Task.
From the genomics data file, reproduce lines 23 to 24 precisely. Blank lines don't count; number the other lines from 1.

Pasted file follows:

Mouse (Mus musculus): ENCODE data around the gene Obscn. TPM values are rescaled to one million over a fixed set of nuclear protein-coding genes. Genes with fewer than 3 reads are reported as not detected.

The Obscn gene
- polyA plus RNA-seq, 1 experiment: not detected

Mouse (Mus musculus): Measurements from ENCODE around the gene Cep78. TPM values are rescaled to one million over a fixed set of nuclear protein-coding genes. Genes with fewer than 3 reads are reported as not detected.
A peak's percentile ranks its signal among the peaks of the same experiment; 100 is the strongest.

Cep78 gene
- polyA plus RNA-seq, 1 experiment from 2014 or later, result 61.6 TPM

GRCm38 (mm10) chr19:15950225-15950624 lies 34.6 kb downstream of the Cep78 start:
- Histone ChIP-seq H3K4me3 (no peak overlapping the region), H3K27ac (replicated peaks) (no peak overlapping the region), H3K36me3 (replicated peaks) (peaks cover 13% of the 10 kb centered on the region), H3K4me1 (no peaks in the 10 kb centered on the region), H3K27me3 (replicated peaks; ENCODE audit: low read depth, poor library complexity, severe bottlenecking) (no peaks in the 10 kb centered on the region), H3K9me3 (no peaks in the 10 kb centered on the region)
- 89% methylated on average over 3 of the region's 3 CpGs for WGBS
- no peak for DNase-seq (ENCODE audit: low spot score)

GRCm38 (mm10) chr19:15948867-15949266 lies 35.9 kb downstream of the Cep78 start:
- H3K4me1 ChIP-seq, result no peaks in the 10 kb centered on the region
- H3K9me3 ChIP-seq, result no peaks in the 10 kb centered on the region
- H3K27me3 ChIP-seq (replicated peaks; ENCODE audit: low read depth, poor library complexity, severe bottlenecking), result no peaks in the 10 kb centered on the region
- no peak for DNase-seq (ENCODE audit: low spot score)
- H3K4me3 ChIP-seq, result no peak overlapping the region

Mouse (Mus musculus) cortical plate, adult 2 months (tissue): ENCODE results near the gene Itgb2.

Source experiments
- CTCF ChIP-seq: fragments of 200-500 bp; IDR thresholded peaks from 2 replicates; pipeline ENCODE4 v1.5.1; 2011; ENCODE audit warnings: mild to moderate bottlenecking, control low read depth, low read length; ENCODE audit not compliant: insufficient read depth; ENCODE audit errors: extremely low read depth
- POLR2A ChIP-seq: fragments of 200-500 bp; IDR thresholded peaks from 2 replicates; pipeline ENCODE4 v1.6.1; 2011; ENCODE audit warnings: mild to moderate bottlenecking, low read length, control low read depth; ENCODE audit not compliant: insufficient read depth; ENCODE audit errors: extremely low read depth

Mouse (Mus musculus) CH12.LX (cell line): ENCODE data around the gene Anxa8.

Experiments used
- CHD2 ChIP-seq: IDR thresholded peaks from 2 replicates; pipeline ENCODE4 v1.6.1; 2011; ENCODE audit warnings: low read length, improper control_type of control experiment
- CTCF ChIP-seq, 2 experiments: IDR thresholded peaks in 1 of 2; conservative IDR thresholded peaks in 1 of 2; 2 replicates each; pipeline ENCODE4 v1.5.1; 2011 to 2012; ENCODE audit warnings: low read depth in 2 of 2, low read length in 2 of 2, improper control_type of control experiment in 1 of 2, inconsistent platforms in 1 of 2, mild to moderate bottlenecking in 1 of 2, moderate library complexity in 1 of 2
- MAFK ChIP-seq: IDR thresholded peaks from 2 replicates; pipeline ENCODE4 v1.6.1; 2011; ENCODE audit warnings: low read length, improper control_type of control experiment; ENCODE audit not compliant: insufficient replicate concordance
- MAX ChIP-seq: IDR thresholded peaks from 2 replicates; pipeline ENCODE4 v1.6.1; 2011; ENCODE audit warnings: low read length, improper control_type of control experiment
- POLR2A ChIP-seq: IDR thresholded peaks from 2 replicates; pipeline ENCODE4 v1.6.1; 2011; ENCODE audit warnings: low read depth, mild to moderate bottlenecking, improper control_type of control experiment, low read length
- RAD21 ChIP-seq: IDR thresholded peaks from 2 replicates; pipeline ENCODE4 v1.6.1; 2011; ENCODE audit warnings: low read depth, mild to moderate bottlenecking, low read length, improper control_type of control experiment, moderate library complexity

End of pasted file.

Experiments used
- CHD2 ChIP-seq: IDR thresholded peaks from 2 replicates; pipeline ENCODE4 v1.6.1; 2011; ENCODE audit warnings: low read length, improper control_type of control experiment